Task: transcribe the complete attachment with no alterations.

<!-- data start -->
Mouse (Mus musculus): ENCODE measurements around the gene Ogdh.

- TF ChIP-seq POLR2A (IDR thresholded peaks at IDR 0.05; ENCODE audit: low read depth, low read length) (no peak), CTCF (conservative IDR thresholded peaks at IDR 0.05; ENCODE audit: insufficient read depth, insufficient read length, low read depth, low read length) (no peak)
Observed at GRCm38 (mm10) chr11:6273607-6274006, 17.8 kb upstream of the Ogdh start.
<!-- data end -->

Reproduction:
Mouse (Mus musculus): ENCODE measurements around the gene Ogdh.

- TF ChIP-seq POLR2A (IDR thresholded peaks at IDR 0.05; ENCODE audit: low read depth, low read length) (no peak), CTCF (conservative IDR thresholded peaks at IDR 0.05; ENCODE audit: insufficient read depth, insufficient read length, low read depth, low read length) (no peak)
Observed at GRCm38 (mm10) chr11:6273607-6274006, 17.8 kb upstream of the Ogdh start.